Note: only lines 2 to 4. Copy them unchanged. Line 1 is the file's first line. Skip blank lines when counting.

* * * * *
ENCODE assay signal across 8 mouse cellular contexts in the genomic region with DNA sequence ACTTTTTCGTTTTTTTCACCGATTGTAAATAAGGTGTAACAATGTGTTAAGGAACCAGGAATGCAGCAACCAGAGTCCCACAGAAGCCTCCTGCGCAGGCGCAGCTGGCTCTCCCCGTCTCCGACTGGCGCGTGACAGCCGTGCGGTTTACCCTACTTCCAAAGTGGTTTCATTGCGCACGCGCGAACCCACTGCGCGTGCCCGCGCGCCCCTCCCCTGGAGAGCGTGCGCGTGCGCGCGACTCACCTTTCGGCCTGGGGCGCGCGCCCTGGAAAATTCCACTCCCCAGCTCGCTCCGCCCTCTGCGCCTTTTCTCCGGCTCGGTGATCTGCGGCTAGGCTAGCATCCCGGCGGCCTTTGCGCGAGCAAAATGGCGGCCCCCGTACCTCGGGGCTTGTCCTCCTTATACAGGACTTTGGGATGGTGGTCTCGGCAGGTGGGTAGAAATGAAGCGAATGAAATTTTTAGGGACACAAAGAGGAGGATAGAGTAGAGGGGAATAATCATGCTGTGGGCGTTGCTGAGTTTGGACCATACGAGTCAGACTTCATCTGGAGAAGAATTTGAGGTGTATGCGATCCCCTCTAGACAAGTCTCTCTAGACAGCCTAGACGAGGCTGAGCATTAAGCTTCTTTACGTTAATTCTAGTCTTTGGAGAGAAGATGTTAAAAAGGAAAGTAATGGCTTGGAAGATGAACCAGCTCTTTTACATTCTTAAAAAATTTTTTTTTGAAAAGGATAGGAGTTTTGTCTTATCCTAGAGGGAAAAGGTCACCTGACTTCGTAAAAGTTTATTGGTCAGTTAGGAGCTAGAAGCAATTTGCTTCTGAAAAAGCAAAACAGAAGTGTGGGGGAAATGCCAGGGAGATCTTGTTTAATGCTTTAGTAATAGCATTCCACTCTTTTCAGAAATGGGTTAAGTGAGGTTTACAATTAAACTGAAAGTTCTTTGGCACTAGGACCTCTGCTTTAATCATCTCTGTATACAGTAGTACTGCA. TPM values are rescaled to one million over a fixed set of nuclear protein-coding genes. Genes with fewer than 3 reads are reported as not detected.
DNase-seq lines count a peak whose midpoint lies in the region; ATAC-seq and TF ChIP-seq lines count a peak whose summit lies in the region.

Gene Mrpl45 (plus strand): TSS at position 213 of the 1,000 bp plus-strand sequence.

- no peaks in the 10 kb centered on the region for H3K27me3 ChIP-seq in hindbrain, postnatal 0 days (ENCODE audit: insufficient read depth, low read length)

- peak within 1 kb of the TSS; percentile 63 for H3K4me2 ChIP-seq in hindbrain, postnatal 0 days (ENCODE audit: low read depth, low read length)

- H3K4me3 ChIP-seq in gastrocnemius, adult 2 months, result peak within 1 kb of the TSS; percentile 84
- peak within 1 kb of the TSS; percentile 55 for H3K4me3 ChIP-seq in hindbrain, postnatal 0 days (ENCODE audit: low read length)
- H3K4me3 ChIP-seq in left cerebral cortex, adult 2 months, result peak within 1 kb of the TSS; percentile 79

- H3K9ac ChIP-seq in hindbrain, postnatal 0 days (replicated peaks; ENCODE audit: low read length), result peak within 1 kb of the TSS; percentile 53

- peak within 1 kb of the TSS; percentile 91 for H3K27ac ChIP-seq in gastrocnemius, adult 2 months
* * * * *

DNase-seq lines count a peak whose midpoint lies in the region; ATAC-seq and TF ChIP-seq lines count a peak whose summit lies in the region.

Gene Mrpl45 (plus strand): TSS at position 213 of the 1,000 bp plus-strand sequence.

- no peaks in the 10 kb centered on the region for H3K27me3 ChIP-seq in hindbrain, postnatal 0 days (ENCODE audit: insufficient read depth, low read length)